A study by researchers at Agriculture and Agri-Food Canada, published in Frontiers in Plant Science, reveals significant challenges potato cultivation faces due to climate change. The research team underscores the importance of developing stress-tolerant potato varieties to maintain global food security amid rising temperatures, drought, and increased pest incidences. The study includes advancements in understanding potato plants’ molecular responses to environmental stress, critical for breeding resilient cultivars.

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New study reveals the complex drivers and barriers affecting best management practices among potato producers

A comprehensive study from the University of Guelph and SunRISE Potato reveals motivators and barriers in adopting best management practices (BMPs) among Ontario’s potato producers. Enhanced by a System Thinking approach, the research indicates that personal values largely drive adoption, yet structural challenges like market access and stringent regulations hinder it. Insights from this study can inform targeted strategies to improve BMP adoption and enhance sustainable agriculture.

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UK seed potato body combats climate-driven challenges

The UK’s Seed Potato Organisation (SPO) considers extreme weather a significant threat to Scotland’s seed potato sector. Rising temperatures have increased aphid-induced diseases, endangering Scotland’s otherwise virus-free crops. Representing a third of Scotland’s seed potato acreage, SPO funds initiatives to combat these issues, including aphid-confusing tactics and supporting disease monitoring projects like those by the James Hutton Institute.

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Strategic investment in UK potato industry: AHDB proposes funding for key projects using residual levy funds

The AHDB plans to invest £1.8 million in leftover levy funds into seven projects to advance the UK potato industry, emphasizing disease management, crisis response, and sector challenges. The projects will address blight, aphids, viruses, public reputation, data transparency, CIPC residue, and nutrient management. With industry support and awaiting ministerial approval, the funding distribution is set for three to five years, aiming to boost potato farming’s future.

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International Potato Center launches ambitious survey to revolutionize potato varieties in the Global South

The International Potato Center, backed by CGIAR, launched a survey to improve food security in the Global South by developing resilient potato varieties. It seeks data from various agricultural stakeholders to tailor breeding programs to regional needs, thus enhancing yield and sustainability. This effort combines market needs analysis, sustainable practice evaluation, and understanding farmer and consumer preferences to address climate impact on food systems.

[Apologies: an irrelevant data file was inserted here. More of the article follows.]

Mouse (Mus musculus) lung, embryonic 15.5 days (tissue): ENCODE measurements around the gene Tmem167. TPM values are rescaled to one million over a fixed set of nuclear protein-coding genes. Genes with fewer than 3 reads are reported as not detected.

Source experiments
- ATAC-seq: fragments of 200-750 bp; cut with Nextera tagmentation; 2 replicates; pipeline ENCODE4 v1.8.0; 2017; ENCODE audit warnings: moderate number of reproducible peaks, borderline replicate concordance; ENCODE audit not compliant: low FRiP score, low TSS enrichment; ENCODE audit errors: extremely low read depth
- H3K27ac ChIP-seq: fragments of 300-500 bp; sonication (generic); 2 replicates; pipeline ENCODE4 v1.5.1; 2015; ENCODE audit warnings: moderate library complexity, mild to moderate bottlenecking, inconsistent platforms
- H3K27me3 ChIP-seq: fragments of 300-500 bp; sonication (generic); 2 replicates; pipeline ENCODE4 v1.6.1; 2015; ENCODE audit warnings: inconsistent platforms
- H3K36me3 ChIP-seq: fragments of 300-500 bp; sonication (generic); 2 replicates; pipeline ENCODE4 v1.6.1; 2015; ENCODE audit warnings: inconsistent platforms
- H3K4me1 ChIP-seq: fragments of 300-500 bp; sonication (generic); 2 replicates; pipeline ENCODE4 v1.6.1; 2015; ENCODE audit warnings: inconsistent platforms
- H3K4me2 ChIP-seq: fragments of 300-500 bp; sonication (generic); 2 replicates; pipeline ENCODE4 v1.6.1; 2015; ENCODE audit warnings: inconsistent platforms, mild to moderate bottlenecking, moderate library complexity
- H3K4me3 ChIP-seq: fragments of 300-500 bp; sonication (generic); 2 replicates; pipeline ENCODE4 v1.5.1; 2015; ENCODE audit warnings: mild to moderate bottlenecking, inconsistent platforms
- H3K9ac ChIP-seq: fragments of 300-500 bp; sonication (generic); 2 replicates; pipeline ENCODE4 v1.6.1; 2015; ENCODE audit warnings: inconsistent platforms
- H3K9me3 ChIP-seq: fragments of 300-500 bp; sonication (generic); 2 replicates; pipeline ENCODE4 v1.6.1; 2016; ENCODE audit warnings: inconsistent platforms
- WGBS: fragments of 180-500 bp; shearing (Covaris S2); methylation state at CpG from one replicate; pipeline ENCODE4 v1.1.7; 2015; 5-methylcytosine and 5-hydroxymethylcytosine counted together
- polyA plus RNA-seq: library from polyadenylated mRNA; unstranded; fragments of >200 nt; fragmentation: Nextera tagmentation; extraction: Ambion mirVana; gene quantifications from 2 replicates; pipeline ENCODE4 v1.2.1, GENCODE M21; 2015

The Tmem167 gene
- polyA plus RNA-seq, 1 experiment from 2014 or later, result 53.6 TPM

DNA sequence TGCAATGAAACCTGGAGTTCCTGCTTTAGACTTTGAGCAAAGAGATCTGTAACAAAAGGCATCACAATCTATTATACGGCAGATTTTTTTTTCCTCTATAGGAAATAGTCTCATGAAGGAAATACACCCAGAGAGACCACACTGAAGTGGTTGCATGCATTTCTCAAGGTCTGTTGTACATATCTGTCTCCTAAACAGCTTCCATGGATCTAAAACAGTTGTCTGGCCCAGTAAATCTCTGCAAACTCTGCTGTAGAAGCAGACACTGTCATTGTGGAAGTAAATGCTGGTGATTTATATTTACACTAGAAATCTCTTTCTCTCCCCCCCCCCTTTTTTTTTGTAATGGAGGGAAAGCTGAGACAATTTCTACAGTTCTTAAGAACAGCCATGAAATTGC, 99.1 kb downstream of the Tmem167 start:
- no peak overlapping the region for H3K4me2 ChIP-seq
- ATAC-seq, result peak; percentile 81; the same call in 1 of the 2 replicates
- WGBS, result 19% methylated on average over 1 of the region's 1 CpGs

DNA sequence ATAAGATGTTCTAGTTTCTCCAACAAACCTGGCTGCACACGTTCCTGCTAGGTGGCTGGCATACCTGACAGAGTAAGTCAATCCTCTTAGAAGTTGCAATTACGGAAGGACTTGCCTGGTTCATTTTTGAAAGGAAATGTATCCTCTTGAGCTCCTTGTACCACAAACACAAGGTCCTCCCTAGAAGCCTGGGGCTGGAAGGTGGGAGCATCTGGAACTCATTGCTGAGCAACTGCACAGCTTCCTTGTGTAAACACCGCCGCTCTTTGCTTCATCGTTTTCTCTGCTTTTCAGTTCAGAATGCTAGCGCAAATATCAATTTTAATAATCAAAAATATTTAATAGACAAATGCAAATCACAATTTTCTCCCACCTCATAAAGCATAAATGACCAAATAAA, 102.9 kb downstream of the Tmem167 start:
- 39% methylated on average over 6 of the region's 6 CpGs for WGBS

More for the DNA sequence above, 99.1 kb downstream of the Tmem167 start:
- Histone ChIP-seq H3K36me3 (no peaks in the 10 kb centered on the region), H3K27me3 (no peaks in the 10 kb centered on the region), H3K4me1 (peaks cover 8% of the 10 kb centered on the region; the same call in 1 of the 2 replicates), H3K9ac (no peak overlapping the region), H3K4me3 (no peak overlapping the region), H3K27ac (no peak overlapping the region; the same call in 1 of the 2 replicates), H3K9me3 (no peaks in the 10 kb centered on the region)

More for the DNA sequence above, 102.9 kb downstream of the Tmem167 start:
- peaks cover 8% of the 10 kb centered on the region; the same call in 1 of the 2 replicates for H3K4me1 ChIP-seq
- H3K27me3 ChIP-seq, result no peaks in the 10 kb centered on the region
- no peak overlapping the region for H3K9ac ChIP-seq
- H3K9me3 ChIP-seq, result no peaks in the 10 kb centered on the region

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The subtle science of potassium application: Enhancing potato quality without compromising yield

Sarah Light and her team studied how potassium chloride application timing affects potatoes, finding that fall applications don’t increase plant chloride and may reduce chloride accumulation since it leaches below the root zone. Their research indicates no significant impact on nitrogen levels, yield, or tuber specific gravity, regardless of fertilizer timing. The study, funded by the USDA’s National Institute of Food and Agriculture, contributes to optimizing fertilizer use in agriculture.

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Unlocking the potential of the humble spud: Scientists explore ways to climate-proof potatoes

Potatoes, the world’s fourth most important crop, are under threat from climate change, with rising temperatures, erratic rainfall, and extreme weather challenging production. This article by Lukie Pieterse reviews strategies for enhancing potato resilience, such as breeding climate-tolerant varieties and adopting biotechnology and sustainable practices. Collaborative efforts are vital to secure this staple food’s future, ensuring global food security amidst a changing climate.

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Study predicts significant future decline in potato yields on Prince Edward Island due to climate change

Researchers from the University of Prince Edward Island predict significant declines in potato yields due to climate change. Published in the journal Foods, the study forecasts a 6-10% decrease in yields under low-emission scenarios, and up to a 60% drop by the 2070s under high emissions, possibly reaching an 80% reduction by the 2090s. The study underlines temperature increases and variable precipitation as major factors affecting growth and urges the implementation of adaptation strategies.

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Editor & Publisher: Lukie Pieterse